Congressional Republicans are pushing legislation that would halt aid to Mexico and three Central American countries until they take action to stem the flow of children across the border.

Freshman Rep. Randy WeberRandall (Randy) Keith WeberFierce battle erupts over releasing intelligence report Democrats dig for Russian connection and uncover environmentalists Lobbying World MORE's (R-Texas) bill, known as the Illegal Entry Accountability Act, would halt aid to Guatemala, El Salvador and Honduras, the three countries where most of the immigrants are coming from.

More than 52,000 unaccompanied minors, mostly from those three countries, have been detained on the U.S. border after entering through Mexico, mainly through the Rio Grande Valley into Texas. 

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“If the president and his administration won’t act, then I will," Weber said in a statement, adding that the bill would "hold our southern neighbors accountable."

Weber was elected in 2012 to replace Rep. Ron Paul (R-Texas), a libertarian-minded congressman and former GOP presidential candidate who was skeptical of the usefulness of foreign aid.

President Obama on Monday asked for increased authority from Congress to deal with the immigrant surge and is expected to request $2 billion in additional funding. The Homeland Security Department announced Tuesday it would send an additional 150 Border Patrol agents to the region. 

Many Republicans argue the administration has not done enough. They blame the president’s relaxed deportation policies for creating the misperception that young illegal immigrants would be allowed to stay in the country once they arrive.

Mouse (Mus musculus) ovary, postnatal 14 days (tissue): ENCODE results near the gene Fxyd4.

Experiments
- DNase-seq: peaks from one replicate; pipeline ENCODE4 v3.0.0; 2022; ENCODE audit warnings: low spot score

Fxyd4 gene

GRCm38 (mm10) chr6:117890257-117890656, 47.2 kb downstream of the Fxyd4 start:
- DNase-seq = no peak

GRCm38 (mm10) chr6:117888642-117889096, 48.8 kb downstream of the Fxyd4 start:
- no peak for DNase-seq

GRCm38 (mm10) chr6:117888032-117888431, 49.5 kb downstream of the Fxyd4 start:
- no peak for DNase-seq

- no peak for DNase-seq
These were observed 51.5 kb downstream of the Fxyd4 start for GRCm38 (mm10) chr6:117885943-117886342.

The administration has begun a campaign to push back on that idea, while also blaming the increased immigration on crime and unrest in Central America. It has announced a number of programs through the U.S. Agency for International Development to improve security there. 

Last month, the administration said it would provide $9.6 million in aid to Guatemala, Honduras and El Salvador to help repatriate immigrants removed from the United States.

The effort also includes $40 million in programs dedicated to Guatemala, $25 million to El Salvador and $18.5 million to Honduras, among other ongoing programs. 

Weber thanked Texas Gov. Rick Perry (R) for increasing state resources but said the federal government has left the state in the lurch. 

"Frankly, the Border States have been left hanging to fend for themselves, increasing the health and security risks to our citizens," he said. 

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